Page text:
When it comes to Peter Jackson’s The Lord of the Rings trilogy, I have a different opinion than most. My ranking, from best to worst, is as follows: The Fellowship of the Ring, The Return of the King and The Two Towers. Anecdotally speaking, there were a lot of people out there that found Fellowship tedious, but I love that film. I have a feeling the same thing is happening with The Hobbit. An Unexpected Journey was a delight for me, and probably my second favourite Tolkein/Jackson film overall. When it comes to The Desolation of Smaug however, a film that audiences seem to agree is better paced than the first film, I’m slightly disappointed.
Don’t get me wrong; there’s a lot to like here. Once again, Middle Earth has been beautifully brought to the big screen, and once again we have some brilliant performances peppered throughout the bloated running time. But, for me, The Desolation of Smaug felt too long and occasionally bordered on tedious, something that never happened to me in the first film.
Bilbo (Martin Freeman), Gandalf (Ian McKellen) and all the dwarfs are still making their way to the Lonely Mountain, and there are still a bunch of orcs on their trail. Again, we have more characters than the film really needs – I swear at least five of the dwarfs get a single line each – and the screenplay strays outside the original source material in an attempt to paint a broader picture than Tolkein’s initial fairy tale-like novel.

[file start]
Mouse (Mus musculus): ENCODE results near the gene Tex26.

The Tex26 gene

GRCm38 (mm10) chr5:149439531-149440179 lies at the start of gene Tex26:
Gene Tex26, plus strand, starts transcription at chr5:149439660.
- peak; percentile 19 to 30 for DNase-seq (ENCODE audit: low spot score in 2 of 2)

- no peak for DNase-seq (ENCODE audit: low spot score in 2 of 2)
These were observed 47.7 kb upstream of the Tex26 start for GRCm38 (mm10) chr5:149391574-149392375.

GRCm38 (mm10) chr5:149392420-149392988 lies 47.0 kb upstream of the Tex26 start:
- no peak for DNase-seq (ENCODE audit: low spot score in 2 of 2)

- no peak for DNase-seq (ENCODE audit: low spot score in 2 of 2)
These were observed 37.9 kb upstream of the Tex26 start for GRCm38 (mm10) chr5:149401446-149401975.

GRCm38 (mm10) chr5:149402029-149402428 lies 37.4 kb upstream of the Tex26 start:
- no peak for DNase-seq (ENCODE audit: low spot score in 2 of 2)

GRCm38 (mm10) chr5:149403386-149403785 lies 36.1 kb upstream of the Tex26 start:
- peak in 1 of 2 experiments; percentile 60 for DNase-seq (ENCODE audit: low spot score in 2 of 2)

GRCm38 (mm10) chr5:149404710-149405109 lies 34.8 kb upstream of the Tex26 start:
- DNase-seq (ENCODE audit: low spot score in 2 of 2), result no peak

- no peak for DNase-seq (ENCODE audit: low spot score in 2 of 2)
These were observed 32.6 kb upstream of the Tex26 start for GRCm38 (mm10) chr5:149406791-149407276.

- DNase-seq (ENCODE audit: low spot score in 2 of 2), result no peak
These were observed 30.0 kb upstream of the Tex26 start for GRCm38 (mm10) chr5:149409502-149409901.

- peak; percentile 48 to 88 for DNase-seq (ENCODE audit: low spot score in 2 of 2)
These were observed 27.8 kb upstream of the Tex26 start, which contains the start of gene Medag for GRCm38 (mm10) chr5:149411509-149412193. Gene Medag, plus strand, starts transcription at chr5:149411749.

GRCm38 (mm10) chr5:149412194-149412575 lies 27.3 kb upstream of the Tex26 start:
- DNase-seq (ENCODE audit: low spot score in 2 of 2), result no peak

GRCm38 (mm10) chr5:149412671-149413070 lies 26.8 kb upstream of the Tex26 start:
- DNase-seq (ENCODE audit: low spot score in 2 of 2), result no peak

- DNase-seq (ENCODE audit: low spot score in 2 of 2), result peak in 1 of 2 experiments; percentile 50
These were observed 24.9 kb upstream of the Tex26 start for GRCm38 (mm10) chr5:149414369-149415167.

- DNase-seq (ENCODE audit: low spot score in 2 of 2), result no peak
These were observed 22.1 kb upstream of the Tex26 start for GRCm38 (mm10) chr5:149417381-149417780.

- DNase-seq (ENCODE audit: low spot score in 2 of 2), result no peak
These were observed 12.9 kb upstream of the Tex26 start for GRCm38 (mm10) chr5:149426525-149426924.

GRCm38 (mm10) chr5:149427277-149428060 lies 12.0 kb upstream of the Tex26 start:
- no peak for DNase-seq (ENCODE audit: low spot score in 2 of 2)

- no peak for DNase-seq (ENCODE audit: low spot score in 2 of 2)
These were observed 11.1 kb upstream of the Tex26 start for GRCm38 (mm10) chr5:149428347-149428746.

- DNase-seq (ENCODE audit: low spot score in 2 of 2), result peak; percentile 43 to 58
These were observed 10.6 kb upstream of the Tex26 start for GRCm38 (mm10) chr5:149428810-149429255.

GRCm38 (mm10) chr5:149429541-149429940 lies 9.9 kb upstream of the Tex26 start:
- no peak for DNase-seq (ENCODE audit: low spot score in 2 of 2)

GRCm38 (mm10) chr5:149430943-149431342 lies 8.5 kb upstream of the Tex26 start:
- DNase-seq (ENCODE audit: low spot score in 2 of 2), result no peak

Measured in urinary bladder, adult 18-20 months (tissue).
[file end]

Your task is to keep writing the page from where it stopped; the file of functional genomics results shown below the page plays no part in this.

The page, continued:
The padding really starts to feel like padding too. I applaud Fran Walsh, Philippa Boyens, Guillermo del Toro and Jackson for creating a new female character, but at the same time it’s hard to shake the knowledge that her role is extraneous. Evangeline Lilly plays Tauriel well, but for me the film more often than not felt stilted when both she and Legolas (Orlando Bloom) shared the screen.
Other new faces are welcome. Stephen Fry immediately makes any film better, whilst Benedict Cumberbatch’s Smaug is a perfect marriage of human performance and CGI wizardry. Smaug’s scenes are utterly flawless and worth the price of admission on their own. Naturally, this wouldn’t be possible without Freeman, whose naturalistic portrayal of Bilbo well and truly grounds the film.
The fact that Bilbo isn’t front and centre of the narrative in this film is probably one of the biggest problems. The Desolation of Smaug is more of an ensemble piece, and some characters simply aren’t as good as others. If you liked An Unexpected Journey but felt it dragged in places, then you’ll probably be more impressed with this outing, where Jackson pulls out all the stops to create a brilliantly fantastical fun-filled adventure. However, if you preferred the kind of dynamics present in the first film rather than a non-stop rollercoaster ride, then you may find this sequel quite tiring.Rating: